The indiscriminate cutting down of trees for either charcoal or fuel has been a centuries-old practice in most areas in Ghana as charcoal especially continues to be an alternative for cooking in most homes. The significant role that trees play in the fight against climate change can never be overlooked as trees are the natural carbon capture and storage machines that absorb carbon dioxide in the atmosphere.
For the purposes of understanding the context, let’s take a look at these three keywords: Deforestation: The permanent clearance of a forest, usually rapidly by cutting or burning over a large area, without replanting or natural regeneration. Reforestation: the act of planting new trees in an area where there used to be a forest. Afforestation: the process of planting areas of land with trees in order to form a forest. Some of the negative effects of deforestation include; climate change, desertification, flooding, soil erosion, increased greenhouse gases in the atmosphere among many others. Unfortunately, deforestation is more rampant than afforestation. This is the reason why reforestation and afforestation are touted as key solutions to the climate crisis.
Research by World Counts indicates that, by 2030, we might only have 10 percent of rainforest left and it can all disappear in a hundred years. Forests cover almost a third of the global land area and harbour most of the Earth's terrestrial biodiversity. Forests contain 60,000 different tree species, 80 percent of amphibian species, 75 percent of bird species, and 68 percent of the world's mammal species. What then is the future of biodiversity if the world keeps destroying forests and vegetation? New research in the prestigious Journal Nature estimates that “the global number of trees has fallen by approximately 46% since the start of human civilization.”
The forests cover over 30% of the Earth’s land surface, according to the World Wildlife Fund (WWF). On the other hand, in the last 25 years, the world’s forests shrank by 1.3 million square kilometers which means that since 1990 the world has lost more forest area than the size of South Africa. This is even more devastating in the tropics where almost half of the forests are left. With continuous demand for land, wood for charcoal and other furniture works, mineral extraction and agriculture, deforestation remains at its peak. In 2019, the BBC reported that an area of Amazon rainforest roughly the size of a football pitch is now being cleared every single minute, according to satellite data.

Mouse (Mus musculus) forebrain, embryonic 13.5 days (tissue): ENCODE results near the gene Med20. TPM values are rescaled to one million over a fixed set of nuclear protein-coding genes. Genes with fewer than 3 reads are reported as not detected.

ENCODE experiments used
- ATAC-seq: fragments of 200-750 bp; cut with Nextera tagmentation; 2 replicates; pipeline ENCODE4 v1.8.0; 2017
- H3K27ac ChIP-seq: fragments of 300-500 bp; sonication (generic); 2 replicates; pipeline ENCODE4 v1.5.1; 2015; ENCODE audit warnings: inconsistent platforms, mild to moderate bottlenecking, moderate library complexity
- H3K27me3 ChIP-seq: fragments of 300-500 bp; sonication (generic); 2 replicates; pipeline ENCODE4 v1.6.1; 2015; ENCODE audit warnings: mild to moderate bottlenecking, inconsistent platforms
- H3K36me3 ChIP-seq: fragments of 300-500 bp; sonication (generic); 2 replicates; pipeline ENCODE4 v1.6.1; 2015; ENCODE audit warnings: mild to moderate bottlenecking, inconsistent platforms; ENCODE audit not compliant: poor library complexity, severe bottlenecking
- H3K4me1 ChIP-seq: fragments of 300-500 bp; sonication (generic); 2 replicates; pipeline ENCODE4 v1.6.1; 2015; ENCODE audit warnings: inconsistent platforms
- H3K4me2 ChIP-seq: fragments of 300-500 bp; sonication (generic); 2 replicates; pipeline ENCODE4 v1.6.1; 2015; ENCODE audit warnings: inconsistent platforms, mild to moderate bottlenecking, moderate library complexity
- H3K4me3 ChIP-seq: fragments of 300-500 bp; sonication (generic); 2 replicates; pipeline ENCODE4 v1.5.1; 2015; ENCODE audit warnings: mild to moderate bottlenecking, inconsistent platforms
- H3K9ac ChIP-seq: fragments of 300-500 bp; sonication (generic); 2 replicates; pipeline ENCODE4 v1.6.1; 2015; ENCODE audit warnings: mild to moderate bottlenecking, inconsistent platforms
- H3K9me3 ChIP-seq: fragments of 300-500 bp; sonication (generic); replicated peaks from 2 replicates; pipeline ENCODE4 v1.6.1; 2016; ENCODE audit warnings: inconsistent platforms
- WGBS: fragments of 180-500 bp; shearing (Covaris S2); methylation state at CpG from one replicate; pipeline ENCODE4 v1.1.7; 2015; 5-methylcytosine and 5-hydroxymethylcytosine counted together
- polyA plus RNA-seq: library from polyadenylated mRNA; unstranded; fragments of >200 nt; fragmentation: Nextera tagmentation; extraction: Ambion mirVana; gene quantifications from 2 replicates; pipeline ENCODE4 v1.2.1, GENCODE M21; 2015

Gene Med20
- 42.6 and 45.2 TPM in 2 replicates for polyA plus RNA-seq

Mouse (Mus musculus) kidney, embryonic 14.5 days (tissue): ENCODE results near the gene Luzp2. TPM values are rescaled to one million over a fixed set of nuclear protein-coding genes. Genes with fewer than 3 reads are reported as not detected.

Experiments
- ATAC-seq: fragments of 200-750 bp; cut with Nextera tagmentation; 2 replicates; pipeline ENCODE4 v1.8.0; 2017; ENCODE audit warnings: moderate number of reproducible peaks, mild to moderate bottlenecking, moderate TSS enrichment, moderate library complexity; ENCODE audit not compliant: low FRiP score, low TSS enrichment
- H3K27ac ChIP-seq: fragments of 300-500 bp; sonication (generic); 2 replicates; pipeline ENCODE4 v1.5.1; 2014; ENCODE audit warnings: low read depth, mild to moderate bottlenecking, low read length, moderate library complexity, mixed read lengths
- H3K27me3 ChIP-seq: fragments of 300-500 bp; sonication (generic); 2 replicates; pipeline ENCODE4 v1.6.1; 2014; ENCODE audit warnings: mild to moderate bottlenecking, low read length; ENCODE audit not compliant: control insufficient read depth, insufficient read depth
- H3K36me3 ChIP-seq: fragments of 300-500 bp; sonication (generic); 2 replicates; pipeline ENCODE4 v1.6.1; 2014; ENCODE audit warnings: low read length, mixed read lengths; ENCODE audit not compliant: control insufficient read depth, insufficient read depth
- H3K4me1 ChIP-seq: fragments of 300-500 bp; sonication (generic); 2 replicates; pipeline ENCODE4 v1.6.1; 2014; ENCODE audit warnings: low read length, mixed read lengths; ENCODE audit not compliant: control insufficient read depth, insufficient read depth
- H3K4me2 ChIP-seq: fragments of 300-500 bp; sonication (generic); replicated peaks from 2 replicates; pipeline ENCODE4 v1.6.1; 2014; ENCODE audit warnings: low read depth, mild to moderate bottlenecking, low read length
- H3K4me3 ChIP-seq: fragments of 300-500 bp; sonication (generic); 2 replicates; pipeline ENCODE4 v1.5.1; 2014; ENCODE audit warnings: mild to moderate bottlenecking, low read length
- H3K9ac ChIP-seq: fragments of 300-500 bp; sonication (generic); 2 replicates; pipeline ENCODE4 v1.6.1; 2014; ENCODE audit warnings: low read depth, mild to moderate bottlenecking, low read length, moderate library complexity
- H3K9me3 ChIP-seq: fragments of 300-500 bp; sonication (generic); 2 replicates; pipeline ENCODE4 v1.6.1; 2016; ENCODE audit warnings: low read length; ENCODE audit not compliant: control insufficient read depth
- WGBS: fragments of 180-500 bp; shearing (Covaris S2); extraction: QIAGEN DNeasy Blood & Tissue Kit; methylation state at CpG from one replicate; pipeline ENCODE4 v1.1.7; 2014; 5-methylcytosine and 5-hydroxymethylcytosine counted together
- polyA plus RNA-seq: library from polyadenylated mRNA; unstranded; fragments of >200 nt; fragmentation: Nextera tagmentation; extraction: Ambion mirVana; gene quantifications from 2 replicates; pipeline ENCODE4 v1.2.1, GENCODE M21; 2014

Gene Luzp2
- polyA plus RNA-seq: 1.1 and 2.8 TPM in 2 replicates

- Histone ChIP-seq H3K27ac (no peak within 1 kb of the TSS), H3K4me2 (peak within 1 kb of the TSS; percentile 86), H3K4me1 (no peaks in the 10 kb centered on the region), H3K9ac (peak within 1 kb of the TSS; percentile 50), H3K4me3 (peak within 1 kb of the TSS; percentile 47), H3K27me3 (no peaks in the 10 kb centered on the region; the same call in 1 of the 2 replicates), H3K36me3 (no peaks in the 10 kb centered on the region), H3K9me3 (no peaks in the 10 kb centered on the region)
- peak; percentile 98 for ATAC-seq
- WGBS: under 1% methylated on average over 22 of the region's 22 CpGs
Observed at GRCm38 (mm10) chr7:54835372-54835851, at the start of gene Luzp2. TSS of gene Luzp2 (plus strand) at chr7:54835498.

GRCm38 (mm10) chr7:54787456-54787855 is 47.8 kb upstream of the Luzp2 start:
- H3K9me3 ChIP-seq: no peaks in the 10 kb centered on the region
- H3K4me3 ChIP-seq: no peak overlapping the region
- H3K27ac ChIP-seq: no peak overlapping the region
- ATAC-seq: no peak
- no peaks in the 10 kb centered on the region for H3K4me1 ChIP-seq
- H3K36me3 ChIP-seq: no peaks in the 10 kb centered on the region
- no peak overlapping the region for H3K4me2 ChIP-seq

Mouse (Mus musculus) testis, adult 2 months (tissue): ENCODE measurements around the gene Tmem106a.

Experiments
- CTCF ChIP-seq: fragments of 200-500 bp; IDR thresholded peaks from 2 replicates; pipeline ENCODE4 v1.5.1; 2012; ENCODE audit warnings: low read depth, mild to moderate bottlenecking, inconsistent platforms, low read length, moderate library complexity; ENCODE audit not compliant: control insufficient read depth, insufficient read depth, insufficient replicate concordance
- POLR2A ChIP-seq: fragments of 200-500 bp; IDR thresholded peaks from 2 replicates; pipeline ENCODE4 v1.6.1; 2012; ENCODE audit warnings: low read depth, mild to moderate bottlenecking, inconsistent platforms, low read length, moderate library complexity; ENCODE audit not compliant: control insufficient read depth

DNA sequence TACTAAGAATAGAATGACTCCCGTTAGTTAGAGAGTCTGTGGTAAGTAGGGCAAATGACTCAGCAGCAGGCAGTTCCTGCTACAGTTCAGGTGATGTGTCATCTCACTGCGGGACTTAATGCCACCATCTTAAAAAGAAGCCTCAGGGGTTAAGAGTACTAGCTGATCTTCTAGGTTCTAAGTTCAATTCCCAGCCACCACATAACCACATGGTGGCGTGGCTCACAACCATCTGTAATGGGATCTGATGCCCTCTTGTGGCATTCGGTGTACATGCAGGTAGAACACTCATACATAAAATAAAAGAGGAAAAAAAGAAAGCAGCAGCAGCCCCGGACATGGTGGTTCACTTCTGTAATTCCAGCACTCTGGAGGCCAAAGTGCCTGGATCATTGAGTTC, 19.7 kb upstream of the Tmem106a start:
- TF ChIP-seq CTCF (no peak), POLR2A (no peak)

Here in Ghana, it’s a very worrying development at the northern part as inhabitants have started cutting down shea trees (trees that produce shea butter) for various purposes which in the end also affect livelihoods as it’s the most available income-generating activities for women in the northern part of Ghana and thus contributes immeasurably to household security.
This shows that the question still remains: How do we combat the climate crisis when the apparent reason for increased global warming lies within our very own actions?
Interestingly, most countries across the globe have rolled out plans and policies to tackle the climate crisis but nonetheless, a lot needs to be done beyond just written documents. One solution lies in education for sustainable development. By educating citizens on the negative consequences of cutting down trees, people become more aware of the importance of placing trees that are cut and its contribution to the growing challenge of the climate crisis. It’s commendable that the Philippines have enacted a law called the “graduation legacy for the environmental act” that requires graduating students from elementary to college to plant ten trees each before they graduate.
This I believe is worth emulating so as to get young children to understand the role that they can play in the green agenda as well as the importance of tree planting.
The climate crisis continues to roar its head and one of the surest ways of combating its destructive effects is through the planting of trees. Not only does it capture carbon, which purifies the air, but it also has the added benefits of preventing erosion, flooding and sustaining wildlife.In order to win the battle against the climate crisis, every individual effort counts. So why don’t you cultivate the habit of tree planting? This could even be done in your own backyard. Little drops of water, they say, makes a mighty ocean and your little effort could make a difference. Plant a tree today!